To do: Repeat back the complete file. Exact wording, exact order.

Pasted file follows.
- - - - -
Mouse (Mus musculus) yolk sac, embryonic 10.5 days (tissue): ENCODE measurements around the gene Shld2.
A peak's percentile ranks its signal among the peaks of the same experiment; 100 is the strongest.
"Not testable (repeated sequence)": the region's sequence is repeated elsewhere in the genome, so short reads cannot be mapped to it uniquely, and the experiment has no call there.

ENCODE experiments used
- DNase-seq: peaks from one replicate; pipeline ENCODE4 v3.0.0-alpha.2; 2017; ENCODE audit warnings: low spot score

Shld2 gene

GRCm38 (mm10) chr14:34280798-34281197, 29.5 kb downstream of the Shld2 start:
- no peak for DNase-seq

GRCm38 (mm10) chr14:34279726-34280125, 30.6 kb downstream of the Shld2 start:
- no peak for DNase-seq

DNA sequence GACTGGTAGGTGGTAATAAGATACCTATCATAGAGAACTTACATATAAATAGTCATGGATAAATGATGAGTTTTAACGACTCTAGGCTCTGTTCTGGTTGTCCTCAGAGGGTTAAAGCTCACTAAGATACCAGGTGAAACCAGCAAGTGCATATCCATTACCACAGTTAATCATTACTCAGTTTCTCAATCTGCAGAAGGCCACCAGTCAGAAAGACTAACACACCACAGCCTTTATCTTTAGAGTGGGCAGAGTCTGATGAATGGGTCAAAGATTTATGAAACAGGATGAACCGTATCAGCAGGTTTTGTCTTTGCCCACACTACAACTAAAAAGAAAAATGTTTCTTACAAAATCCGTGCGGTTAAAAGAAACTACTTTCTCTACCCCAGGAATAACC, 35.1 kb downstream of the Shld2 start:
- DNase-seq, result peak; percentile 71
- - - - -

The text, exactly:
Mouse (Mus musculus) yolk sac, embryonic 10.5 days (tissue): ENCODE measurements around the gene Shld2.
A peak's percentile ranks its signal among the peaks of the same experiment; 100 is the strongest.
"Not testable (repeated sequence)": the region's sequence is repeated elsewhere in the genome, so short reads cannot be mapped to it uniquely, and the experiment has no call there.

ENCODE experiments used
- DNase-seq: peaks from one replicate; pipeline ENCODE4 v3.0.0-alpha.2; 2017; ENCODE audit warnings: low spot score

Shld2 gene

GRCm38 (mm10) chr14:34280798-34281197, 29.5 kb downstream of the Shld2 start:
- no peak for DNase-seq

GRCm38 (mm10) chr14:34279726-34280125, 30.6 kb downstream of the Shld2 start:
- no peak for DNase-seq

DNA sequence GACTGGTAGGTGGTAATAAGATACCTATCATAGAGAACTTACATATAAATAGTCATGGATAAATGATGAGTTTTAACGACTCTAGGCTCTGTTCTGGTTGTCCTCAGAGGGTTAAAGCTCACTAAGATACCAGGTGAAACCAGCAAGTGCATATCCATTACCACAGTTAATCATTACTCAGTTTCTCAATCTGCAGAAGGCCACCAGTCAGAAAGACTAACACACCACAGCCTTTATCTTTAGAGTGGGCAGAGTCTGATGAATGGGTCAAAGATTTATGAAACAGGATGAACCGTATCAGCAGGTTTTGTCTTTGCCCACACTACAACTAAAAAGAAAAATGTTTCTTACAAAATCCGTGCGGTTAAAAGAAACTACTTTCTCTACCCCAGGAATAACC, 35.1 kb downstream of the Shld2 start:
- DNase-seq, result peak; percentile 71